Which stocks do best during high inflation?

A look at past inflationary periods offers clues on where to invest.

  • By Derek Horstmeyer,
  • The Wall Street Journal
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Investors commonly hear that when inflation surges, it is best to put your money into physical assets that track the jump in prices, with real estate often suggested as the best option. But physical assets, particularly properties, generally can’t be bought as easily or quickly as securities, and acquiring them often entails significant transaction costs.

The second-best option is usually to rebalance your stock portfolio to shift it into industries that do well in an inflationary environment. So, when inflation surges, what industries do best for a stock portfolio?

To sum up: Shares in real-estate investment trusts or companies in the real-estate industry are not the best option. Stocks in the materials and energy industries outperform all others by a long shot, according to the findings of a study I conducted with my research assistants, Zihan Chen and Yiming Xie.

We gathered data on the returns for all stocks listed on the New York Stock Exchange or Nasdaq over the past 50 years. We then examined the course of the consumer-price index over those years and found three spikes in prices during which the inflation rate doubled in less than 24 months: March 1973 to May 1975, April 1978 to September 1980, and February 2021 to March 2022.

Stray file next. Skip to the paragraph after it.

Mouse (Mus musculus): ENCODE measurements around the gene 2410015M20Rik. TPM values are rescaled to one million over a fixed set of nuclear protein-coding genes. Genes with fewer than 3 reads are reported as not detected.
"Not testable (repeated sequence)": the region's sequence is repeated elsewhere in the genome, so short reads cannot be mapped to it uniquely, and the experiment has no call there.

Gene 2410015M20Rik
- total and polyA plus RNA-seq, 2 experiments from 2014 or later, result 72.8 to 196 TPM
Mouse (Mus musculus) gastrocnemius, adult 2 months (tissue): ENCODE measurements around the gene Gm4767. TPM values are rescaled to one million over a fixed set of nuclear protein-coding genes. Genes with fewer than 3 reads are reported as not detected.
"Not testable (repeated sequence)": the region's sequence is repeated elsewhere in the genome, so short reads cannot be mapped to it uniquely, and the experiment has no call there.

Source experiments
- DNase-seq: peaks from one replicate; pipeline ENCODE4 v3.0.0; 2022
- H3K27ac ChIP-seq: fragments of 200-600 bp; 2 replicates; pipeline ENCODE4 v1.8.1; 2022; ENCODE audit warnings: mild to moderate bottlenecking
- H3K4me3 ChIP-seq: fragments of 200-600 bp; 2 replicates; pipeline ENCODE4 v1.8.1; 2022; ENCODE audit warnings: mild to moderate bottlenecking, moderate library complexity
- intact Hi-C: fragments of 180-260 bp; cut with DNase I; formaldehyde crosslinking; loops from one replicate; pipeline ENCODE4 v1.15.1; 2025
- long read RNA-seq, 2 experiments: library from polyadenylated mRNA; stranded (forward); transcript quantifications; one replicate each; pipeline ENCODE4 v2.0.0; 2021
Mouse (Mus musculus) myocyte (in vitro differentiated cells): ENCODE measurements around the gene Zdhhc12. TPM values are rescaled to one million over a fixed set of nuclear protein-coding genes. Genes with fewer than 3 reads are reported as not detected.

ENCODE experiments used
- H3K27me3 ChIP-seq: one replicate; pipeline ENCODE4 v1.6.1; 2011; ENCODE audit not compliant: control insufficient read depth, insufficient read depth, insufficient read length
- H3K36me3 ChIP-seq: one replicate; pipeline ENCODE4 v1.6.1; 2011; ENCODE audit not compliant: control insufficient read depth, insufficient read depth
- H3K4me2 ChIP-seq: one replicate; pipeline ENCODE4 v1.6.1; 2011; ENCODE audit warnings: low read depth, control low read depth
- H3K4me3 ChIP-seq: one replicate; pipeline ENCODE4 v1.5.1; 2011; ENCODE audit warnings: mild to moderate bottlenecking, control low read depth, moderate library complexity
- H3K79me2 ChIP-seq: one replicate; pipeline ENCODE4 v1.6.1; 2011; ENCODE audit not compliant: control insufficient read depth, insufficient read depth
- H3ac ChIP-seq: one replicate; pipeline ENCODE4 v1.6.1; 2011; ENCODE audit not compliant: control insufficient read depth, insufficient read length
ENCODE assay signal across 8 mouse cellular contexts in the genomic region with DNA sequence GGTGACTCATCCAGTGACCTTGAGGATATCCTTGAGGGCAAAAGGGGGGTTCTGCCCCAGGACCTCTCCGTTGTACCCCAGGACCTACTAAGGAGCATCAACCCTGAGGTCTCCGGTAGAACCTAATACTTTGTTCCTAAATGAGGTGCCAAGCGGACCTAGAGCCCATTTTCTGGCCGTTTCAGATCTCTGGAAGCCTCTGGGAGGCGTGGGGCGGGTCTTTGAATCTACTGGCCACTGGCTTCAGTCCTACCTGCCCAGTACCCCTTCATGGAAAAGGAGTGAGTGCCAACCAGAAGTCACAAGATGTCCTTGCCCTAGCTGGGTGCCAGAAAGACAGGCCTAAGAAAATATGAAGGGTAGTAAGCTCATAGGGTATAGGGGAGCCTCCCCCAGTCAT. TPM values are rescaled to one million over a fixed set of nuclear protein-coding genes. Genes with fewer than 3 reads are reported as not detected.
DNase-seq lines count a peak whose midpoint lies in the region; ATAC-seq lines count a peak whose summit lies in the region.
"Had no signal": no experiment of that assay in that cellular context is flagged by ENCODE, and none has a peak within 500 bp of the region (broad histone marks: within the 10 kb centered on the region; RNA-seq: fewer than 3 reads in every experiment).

We separated each company in our data set into one of 10 industries, and examined how the median stock in each industry, in terms of returns, performed during those three periods of surging inflation.

The median real-estate stock delivered a 3.32% annualized return over the three periods, far below the annualized returns of 18% for the median energy company and 16.81% for the median materials company.

On the opposite end of the spectrum, healthcare (including pharmaceuticals) performed the worst, with an annualized return of minus 8.44%, followed by consumer staples at minus 6.73%, consumer discretionary at minus 5.71%, utilities at minus 4% and technology at minus 3.64%.

The negative results for healthcare, tech and consumer discretionary are understandable, because these are interest-rate-sensitive industries. But the results for consumer staples and utilities might surprise some investors, because these are often thought of as safe assets in rough times.

At the end of the day, the best move for investors who want to reposition their portfolios quickly when inflation is surging is to shift into materials and energy companies.

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